MHB Master
#1
February 14th, 2019,
23:20
I am reading Andrew Browder's book: "Mathematical Analysis: An Introduction" ... ...
I am currently reading Chapter 12: Multilinear Algebra and am specifically focused on Section 12.1: Vectors and Tensors ...
I need help in fully understanding Corollary 12.4 to Theorem 12.2 ... ...
Theorem 12.2 and its corollaries read as follows:
In the above text from Browder, we read the following:
" ... ... 12.4 Corollary. If $ \displaystyle x \in V$, and $ \displaystyle x \neq 0$, there exists $ \displaystyle \alpha \in V^*$ such that $ \displaystyle \alpha (x) \neq 0$ ... ... "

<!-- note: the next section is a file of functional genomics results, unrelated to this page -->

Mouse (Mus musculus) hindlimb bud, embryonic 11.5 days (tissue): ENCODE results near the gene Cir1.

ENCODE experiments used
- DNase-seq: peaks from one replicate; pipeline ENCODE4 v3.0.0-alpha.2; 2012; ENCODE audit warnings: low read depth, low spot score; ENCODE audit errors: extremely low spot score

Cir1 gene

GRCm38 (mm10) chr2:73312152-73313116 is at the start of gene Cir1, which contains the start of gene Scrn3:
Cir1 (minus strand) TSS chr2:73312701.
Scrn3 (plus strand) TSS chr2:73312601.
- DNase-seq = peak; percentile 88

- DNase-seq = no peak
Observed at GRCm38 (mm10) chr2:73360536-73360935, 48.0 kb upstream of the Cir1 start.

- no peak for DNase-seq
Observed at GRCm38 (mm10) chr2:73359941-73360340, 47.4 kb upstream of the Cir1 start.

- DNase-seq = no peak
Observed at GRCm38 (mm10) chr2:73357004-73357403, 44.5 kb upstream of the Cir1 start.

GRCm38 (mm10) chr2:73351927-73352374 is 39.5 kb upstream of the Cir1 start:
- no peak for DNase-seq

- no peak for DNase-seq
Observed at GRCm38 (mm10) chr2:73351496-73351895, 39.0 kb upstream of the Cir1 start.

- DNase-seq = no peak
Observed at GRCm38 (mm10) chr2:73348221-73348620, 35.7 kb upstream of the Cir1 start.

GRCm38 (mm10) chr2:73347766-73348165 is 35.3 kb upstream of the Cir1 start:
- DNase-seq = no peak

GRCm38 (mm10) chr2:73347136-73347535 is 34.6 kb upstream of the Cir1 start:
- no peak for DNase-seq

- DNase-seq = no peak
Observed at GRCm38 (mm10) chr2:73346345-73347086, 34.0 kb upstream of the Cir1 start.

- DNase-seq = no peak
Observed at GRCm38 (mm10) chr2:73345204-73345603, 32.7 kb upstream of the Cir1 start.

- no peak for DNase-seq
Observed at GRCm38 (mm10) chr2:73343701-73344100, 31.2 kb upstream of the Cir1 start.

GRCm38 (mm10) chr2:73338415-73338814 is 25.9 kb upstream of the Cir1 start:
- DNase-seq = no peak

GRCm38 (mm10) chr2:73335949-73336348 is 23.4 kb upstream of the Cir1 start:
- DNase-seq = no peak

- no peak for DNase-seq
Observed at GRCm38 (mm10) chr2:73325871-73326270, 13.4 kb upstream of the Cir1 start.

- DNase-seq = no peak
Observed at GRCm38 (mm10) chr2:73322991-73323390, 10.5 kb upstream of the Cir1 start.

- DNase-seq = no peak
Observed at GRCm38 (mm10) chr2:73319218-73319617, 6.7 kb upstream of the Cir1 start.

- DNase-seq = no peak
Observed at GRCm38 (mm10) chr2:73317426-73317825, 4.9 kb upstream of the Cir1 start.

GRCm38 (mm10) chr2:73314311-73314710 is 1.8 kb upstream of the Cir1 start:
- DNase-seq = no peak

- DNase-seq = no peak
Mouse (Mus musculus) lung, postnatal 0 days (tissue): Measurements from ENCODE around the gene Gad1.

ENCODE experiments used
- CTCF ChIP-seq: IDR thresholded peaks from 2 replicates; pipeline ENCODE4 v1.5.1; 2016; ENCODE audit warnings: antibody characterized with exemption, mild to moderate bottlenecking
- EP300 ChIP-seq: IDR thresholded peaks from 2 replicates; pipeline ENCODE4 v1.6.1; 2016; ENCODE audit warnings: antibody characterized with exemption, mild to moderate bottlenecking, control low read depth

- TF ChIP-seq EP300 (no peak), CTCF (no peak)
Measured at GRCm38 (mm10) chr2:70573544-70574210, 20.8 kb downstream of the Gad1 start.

Can someone please demonstrate a formal and rigorous proof for Corollary 12.4 ...?
Help will be appreciated ... ...
Peter

February 14th, 2019 23:20
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MHB Master
#2
February 15th, 2019,
00:26
Hi Peter,
Given a nonzero element $\bf{x}$ of $V$, the set $\{\bf{x}\}$ is linearly independent; this set thus extends to a basis of $V$. By the theorem, the basis has a dual basis in $V^*$ in which one element, call it $\alpha$, satisfies $\alpha(\mathbf{x}) = 1$. In particular, $\alpha(\mathbf{x}) \neq 0$.

#3
February 15th, 2019,
04:56
Or put it otherwise, let
$$x=\sum_{j=1}^{n} \xi^j u_j \in V$$
in terms of the basis $\{u_1, \cdots, u_n \} $ of $V$, such that $\alpha(x)=0$ for all $\alpha \in V^*$
Then for each member $\bar{u}^i$ of the basis $\{ \bar{u}^1, \cdots, \bar{u}^n\}$ of $V^*$ we have
$$ \bar{u}^i(x)=\xi^i=0$$
Therefore $x=0$
Edit: I changed the positions of some indices.
Last edited by steenis; February 16th, 2019 at 00:18.